disadva lt a t'e, and i ll\i v I heix t,'i cr olwded wut of ile a' s- u sl pt't'ressed,
allld lti II itelv killeid.


It has been ,s lo h'vl I lit ii( l11:iiolo1ist 'li-t ise, cts re rel'psi li.-
ble fu t (lie te Il d, I 1.,4 1od alI I e. s a Il I h tI I e o'ftetv1 caIse i(Iju ies.
to) t he leaves, twi + \% )(l. a d II ran chle, wh IIichIlI are (4f m l(o e or less, -evl'ioI)Is
C(oIns -eqtenCMe. ThIecre at re ai[lso() ce rtattiI tIroui- l hes nfl'ec'in: tlie li\hnIv
t ree-s iM which it is ve Irv di ci IllI to d ete'lrImiIeII \ IhetIhe or t )It. I14 1 isects
or I'ilit'i are tlie p-1a1:tI'\+ V luse or Whether it is aI comibital ill 4f
facltl. s, i ticl i tit i itirs, dl eia se climiilite, etc.

I[N tT-IKOT.
Therie t 're se e iii al ditlere l Ili tt i titit fitlit`'which a sero t-iot aidil it is IaY
111o i' tetns- a1i e tlii -,t'< i i i li i I i t to find tree's killed in h i t' wa The
It'\o ) I'lii \- which at re foiitil lim s 't oliiii ntl l ill ail oilo -r't reill
Armillfl/tirm l. (i o iOis ioH (F r.+ 'kv.

1,I(;I t (N I \ t;.
L1ihttt11111; also Iills s1attered t1ees and 'ii o' trees, ami tl ile(
loss fromlll thlis so1ce1 II:[\. liot be ;is insit ifical lt a il is now s*p-
posed to be.
CAUTION.
Alll ( lf tie factors mentioned c1ilpeittit io lllji tlie t( ee, filr
food, water, i' tc.: i-nt-jutiies lc a xeld btv iilslects, lritl- ot, Ind li-thtl-
11i11ii '1re1 CoI stantlyv ca siilllg tlite deotil ()I white-pille trees, and thle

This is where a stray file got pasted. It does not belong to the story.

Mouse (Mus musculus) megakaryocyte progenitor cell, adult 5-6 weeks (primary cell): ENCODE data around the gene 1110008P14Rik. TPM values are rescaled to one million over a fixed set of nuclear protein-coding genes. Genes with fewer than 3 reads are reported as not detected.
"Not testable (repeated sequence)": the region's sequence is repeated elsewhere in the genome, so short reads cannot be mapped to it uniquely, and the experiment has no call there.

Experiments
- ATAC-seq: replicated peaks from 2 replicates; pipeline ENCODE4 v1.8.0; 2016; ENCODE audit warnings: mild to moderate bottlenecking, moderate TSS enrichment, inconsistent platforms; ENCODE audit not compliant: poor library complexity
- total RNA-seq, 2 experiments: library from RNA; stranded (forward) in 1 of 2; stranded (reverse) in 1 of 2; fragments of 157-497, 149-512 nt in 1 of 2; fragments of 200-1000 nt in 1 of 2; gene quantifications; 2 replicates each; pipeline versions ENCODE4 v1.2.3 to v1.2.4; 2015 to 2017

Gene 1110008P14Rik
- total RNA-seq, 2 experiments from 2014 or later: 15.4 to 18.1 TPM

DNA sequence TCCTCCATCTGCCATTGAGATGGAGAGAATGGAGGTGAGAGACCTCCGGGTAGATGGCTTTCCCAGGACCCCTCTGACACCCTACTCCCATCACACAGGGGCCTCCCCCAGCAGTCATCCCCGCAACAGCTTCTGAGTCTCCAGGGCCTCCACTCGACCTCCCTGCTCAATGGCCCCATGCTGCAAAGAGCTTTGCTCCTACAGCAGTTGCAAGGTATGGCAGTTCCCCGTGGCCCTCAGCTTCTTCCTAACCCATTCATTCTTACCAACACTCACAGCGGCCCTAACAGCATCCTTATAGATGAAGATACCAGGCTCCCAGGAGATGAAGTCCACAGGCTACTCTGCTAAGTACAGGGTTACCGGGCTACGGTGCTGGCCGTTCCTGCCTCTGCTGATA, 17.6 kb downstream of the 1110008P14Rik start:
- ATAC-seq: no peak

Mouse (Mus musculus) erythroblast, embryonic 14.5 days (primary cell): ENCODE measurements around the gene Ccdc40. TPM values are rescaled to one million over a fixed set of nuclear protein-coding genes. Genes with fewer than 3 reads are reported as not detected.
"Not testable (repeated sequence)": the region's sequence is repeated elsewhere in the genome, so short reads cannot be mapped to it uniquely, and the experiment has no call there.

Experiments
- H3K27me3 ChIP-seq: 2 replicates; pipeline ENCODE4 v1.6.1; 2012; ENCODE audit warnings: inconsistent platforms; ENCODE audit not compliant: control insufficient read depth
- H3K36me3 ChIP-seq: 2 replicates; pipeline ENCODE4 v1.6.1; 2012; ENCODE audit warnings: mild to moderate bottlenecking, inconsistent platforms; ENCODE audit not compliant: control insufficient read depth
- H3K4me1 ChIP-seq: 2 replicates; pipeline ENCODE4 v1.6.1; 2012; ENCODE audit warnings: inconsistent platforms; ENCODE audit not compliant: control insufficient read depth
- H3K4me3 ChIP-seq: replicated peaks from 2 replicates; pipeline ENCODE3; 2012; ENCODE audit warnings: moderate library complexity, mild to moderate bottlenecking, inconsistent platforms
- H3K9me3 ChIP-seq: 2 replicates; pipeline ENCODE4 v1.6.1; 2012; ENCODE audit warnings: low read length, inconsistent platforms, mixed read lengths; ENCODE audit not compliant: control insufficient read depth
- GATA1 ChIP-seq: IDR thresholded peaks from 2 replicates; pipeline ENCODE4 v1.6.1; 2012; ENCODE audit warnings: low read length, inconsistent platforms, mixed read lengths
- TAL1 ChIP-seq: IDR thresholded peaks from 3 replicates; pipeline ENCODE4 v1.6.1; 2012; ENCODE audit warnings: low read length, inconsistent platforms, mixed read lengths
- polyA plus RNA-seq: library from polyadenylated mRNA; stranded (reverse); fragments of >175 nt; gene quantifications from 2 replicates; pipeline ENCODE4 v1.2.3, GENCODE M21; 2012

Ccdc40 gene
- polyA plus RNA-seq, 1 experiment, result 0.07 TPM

timliber mvncr ml"sl deadI trlees ai l' ca C:uII sedC l ti (lie blight. Thle blig t do :es kill Itlrevs, but
llie ~ iii,,:, tiil+ i'il' +iil~ i, ] 1\+ i l t ii rl _+,i'+ t,ll 111( ait p[ pll -cpilit v w,\ill
tile (~I m i tllius far1 caused 1)v 't is mi r .a d a p rn l Il
not become a serious l atte ill ost lw o alit ies.
CONCLUSIONS.
Tihe white-pinle blight is at I o complex ()I* s,\everIl ,lif'ereit dliseaIses.
The leaf-blitit i ll, lie dtease which la ersisted |oi,,',.t in mantlmiV
localities-. It,, ; ils is ] ts, yv l vet undletermined. It wa ls m 1ch le lss p vi-
leit In HXit l lt i i it i 1 0(>7 and twlillv+ ate]'c,- d tree's; have partiallY
ricovered, while Iino new o',es becalme dliseaisd. Th is is believed to
be0 ti ll, os ii1mp r1tiil fo m ll o < *f t1 .1I1.
T ile twi -Iil' llth l icaused b I;\ 1 jiltti, 'ilci Ii \ l i + i iloccur allo tierse
sollr t' the \ tl i>+ esp c iall\v favo rable I'mo the fbuii_',s, bit ser'io s


I'IFSFNVI' S. Al'lA 0lV TI1 \V E I I IT,-I N E BI,Iq;IITS.





- 12 PRESENT STATUS OF THE WHITE-PINE BLIGHTS.

damage from this disease is not at all common. The other twig-
-~-"'- blighlits are transitory in character and have thus far caused no
o_ permanenl1(lt damageg. Any or all of them may not occur again in
o the next tein years, and they may recur within one or two years,
i-- though this is not likely. The total ,.ii,.i'e caused by the blight is
c-- o I(o1i| )aratively slight, only scattering trees having yet been killed.
_ f I Tree(s (fie comstanitlvy from the effect of competition ,ia,,,ng them-
S selves, from t lie attacks of insects, from root-rot, and from li1l] iiin,.,
and the timber owner must be carefull not to confuse trees killed in
this way with those killed by thle blight.
Those trees which are so l adly diseased as to be unable to recover
ought to be cut and utilized, for the same reasons that any dying
tree shouhl be removed from the forest. There is absolutely no
reason known at present for cutting trees that are able to recover
or that are healthlv.

Approved:
JAMES WILSON,
Sec('(far' of A.lr'icuh tu',.

WASHINGTON, 1). (., J4,] S, 1909.
[Cir. ;17,]